Rejected homes plan back on the table
By Christian Barnett - Local Democracy Reporter
A rejected plan to build more affordable homes on green space in Malvern has returned.
Malvern Hills District Council rejected a Fortis plan to build 23 homes on land off Pickersleigh Grove in Malvern earlier this year but the plan has now been put back on the table with two less homes.
The homes would go alongside 92 already-approved homes which are nearing completion.
A planning report, which set out the council’s rejection in February, said allowing the extra homes would affect the town’s “green heart.”
The report said: “The development of the site would adversely affect the spaciousness of the town’s ‘green heart’, reduce accessibility to open space of an informal rural nature and harm green infrastructure connectivity.”
Several objections to building the homes were raised during public consultation earlier this year.
Fortis had said that whilst green land should be protected where possible, it was outweighed by the need for more affordable housing in Malvern and was in a good location next to already-approved homes.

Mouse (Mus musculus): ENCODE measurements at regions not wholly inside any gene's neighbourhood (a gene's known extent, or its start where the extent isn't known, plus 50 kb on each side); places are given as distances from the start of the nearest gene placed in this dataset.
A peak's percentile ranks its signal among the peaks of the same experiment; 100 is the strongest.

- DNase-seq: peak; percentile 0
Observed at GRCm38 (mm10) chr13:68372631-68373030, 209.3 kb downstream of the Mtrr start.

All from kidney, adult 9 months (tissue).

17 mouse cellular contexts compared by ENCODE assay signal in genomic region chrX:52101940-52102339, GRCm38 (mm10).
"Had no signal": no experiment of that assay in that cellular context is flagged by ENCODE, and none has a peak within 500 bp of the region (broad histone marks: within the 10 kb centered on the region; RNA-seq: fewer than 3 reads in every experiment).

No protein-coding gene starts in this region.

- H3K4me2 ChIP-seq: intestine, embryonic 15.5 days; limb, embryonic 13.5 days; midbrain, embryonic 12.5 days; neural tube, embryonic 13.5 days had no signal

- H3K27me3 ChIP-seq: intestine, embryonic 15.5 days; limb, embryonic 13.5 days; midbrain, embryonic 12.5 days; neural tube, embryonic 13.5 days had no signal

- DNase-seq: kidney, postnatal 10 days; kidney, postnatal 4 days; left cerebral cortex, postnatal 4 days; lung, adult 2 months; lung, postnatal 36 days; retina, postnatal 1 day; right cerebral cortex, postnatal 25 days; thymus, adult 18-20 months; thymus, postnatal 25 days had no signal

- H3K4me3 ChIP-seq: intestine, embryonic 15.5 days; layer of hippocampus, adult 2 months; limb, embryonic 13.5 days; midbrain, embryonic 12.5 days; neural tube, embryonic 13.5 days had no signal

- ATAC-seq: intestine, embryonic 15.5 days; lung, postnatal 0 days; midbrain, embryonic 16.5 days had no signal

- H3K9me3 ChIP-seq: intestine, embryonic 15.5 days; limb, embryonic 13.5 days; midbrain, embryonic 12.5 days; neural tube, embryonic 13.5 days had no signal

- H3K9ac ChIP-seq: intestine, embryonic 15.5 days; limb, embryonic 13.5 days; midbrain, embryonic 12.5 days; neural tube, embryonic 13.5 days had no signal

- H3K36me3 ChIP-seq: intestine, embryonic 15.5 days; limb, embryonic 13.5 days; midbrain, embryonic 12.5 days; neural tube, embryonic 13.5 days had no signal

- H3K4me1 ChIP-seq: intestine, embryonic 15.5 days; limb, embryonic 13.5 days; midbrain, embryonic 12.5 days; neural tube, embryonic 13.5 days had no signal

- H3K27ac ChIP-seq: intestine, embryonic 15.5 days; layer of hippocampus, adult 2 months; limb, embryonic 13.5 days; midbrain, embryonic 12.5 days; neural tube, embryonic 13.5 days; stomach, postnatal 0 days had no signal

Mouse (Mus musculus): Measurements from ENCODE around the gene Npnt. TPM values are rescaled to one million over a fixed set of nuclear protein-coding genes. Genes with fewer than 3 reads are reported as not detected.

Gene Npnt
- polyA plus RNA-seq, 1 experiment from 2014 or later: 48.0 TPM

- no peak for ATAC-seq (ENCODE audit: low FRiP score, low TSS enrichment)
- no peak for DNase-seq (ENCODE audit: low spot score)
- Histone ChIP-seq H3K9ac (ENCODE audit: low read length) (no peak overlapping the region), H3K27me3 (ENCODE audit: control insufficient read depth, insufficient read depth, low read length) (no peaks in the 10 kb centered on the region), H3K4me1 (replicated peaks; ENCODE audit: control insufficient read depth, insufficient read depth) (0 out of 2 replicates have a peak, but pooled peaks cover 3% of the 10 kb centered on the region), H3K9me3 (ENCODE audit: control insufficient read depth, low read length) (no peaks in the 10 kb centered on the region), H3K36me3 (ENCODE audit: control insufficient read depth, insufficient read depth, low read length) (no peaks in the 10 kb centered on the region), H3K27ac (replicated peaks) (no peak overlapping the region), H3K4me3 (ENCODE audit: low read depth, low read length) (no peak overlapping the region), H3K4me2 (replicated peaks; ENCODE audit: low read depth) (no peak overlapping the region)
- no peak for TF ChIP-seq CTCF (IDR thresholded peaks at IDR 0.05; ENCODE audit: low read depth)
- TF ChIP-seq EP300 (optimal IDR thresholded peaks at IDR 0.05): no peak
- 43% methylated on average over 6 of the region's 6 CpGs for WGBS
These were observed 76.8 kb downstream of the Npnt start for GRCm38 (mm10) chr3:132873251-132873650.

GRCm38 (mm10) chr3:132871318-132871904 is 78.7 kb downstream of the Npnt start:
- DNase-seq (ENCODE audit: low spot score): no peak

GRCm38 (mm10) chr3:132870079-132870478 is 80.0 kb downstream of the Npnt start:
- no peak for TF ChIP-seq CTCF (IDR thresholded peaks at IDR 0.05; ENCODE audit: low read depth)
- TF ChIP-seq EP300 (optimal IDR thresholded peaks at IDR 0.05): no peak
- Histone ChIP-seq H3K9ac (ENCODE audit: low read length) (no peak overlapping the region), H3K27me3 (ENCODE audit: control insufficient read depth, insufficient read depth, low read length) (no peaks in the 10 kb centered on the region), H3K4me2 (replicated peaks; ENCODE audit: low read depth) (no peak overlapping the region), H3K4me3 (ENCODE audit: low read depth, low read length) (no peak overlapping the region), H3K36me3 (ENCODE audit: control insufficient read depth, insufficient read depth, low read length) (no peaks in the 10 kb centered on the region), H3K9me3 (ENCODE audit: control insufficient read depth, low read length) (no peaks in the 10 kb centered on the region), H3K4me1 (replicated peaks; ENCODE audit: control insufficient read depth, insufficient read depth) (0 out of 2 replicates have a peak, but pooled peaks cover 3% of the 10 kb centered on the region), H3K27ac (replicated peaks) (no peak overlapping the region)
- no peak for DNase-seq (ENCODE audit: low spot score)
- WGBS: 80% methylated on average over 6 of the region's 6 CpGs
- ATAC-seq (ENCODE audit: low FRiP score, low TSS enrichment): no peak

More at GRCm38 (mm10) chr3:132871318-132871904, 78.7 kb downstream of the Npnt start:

The neighbouring plan, also by Fortis, to demolish the existing buildings and build 92 homes was approved by council planners in 2014.
The old homes, which were built in the 1950s, were demolished in 2016 but work did not begin until August 2018.
Jill Tibble of Meadow Road, who has objected to the previous plans, again voiced her opposition.
“This application is a very slightly modified version of one which was refused in February which appears to differ only in a few tweaks,” she said. “The land the proposal refers to has not changed in its classification of green space and therefore I cannot comprehend why it should be approved.
“During the current lockdown, spaces like these are even more important. Please don’t allow this space to be built on; our green spaces are being eroded far too fast.”
Pickersleigh Residents’ Group said the council should not be setting a precedent for homes to be built on green space.
The group said exceptions had been made for the 92 homes plan but it should not be used as an invitation to build more homes on more green space.